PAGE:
Development of walk-in clinics available to all , especially disadvantaged people who cannot afford so-called “regular” therapy. These could predominantly be public interventions capable of offering easily accessible mental health services.

Development of a SST that is more attentive to different cultural nuances: therapy can be much more effective and efficient if the person’s cultural context is known (Soo-Hoo, 2018). 

Development of interventions that focus more on people’s capabilities and resources . Diagnosis in some circumstances can have a useful purpose, it indicates where there are problems or weaknesses. The risk, however, is that we remain too oriented towards dysfunction and illness.



What developments would you rather not see?

One of the aspects that could compromise the correct and functional use of SST is its diffusion as an indistinct intervention for everyone due to the economic advantages that this could entail. Let’s

think of those countries in which the therapy is guaranteed by private health insurance systems, which could choose SST as the only financed intervention to save money. Sometimes people need continuous support and it is important to be able to guarantee it beyond the single session.

Another fundamental aspect is that SST continues to remain a method and not a particular theoretical approach : the principle behind the single session is to do what works for the client, drawing from the different approaches what can be useful for solving the problem . Research on the common factors of psychotherapies suggests that the alliance and what the client brings are the most important aspects for the implementation of the intervention.




One year after the Pandemic , in a moment of reflection on what has happened and what will happen, let’s try again to question ourselves about the future of TSS as M. Hoyt and W. Dryden did years ago . Following this question we cannot fail to realize that many of the hopes expressed by the two scholars are still present, first of all that relating to the greater diffusion of SST as a method of intervention and even before that as a way of thinking at the basis of every psychotherapeutic or mental health service. Since the interview, many steps have certainly been taken and SST is increasingly known throughout the world, but this is still not enough. The Pandemic as a global catastrophe has put us face to face with all the critical issues of the systems for providing health services in general and mental health in particular and we want to start from this to imagine a future in which Single Session Therapy is taken concretely. considered as a valid solution to overcome these difficulties and enhance services.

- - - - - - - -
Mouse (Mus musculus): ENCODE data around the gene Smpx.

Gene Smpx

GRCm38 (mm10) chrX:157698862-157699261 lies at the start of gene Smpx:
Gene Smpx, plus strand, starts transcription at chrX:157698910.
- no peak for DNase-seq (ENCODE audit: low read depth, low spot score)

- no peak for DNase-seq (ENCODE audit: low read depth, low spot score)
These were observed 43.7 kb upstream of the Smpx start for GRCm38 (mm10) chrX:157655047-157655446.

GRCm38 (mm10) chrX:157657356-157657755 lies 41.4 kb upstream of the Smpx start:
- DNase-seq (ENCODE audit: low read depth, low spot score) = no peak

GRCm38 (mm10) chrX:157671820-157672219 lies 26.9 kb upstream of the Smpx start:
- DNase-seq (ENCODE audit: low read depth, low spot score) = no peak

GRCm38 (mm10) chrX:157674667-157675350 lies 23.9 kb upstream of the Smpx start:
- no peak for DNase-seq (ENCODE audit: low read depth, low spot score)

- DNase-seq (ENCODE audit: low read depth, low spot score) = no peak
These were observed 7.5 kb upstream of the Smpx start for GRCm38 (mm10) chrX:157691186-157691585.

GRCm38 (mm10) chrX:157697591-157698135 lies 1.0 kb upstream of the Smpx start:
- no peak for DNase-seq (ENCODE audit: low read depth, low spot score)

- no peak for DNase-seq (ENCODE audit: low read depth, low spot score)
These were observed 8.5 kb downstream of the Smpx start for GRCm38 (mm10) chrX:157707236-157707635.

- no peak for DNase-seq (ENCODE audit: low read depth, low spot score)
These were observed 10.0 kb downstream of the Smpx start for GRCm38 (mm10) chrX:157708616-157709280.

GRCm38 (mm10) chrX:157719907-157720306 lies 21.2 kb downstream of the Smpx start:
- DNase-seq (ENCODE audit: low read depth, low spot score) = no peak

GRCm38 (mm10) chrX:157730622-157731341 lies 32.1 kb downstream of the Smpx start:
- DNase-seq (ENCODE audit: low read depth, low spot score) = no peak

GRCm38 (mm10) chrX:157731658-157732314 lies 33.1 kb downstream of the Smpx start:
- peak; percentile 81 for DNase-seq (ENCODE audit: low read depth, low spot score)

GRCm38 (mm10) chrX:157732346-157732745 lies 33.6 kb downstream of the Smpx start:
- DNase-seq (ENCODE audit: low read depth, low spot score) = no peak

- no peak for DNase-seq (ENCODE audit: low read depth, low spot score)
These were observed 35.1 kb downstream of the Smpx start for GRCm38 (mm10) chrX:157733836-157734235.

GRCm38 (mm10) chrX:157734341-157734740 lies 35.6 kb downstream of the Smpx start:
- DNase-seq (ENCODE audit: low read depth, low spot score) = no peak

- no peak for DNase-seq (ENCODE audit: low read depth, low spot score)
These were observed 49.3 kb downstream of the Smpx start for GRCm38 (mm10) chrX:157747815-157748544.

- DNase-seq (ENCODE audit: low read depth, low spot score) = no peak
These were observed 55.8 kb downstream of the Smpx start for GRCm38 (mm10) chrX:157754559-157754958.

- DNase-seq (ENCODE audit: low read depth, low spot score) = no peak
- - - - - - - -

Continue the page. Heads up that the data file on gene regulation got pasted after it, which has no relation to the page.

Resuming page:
Angelica Giannetti
Psychologist, Psychotherapist
Team of the Italian Center
for Single Session Therapy




Cannistrà, F., & Piccirilli, F. (2018). Single Session Therapy: Principles and Practices . Giunti Editore.

Hoyt, M. F., Bobele, M., Slive, A., Young, J., & Talmon, M. (Eds.). (2018). Single-session therapy by walk-in or appointment: Administrative, clinical, and supervisory aspects of one at a time services. New York, NY: Routledge.

Hoyt, M. F. & Talmon, M. (Eds.). (2014). Capturing the moment: Single-session therapy and walk-in services. Bethel, CT: Crown House Publishing.

Soo-Hoo, T. (2018). Working within the client’s cultural context in single-session therapy. In M. F. Hoyt, M. Bobele, A. Slive, J. Young, & M. Talmon (Eds.), Single-session therapy by walk-in or appointment: Administrative, clinical, and supervisory aspects of one at a time services (pp. 186–201). New York, NY: Routledge.

Talmon, M. (1990). Single-session therapy: Maximizing the effect of the first (and often only) therapeutic encounter. San Francisco, CA: Jossey-Bass.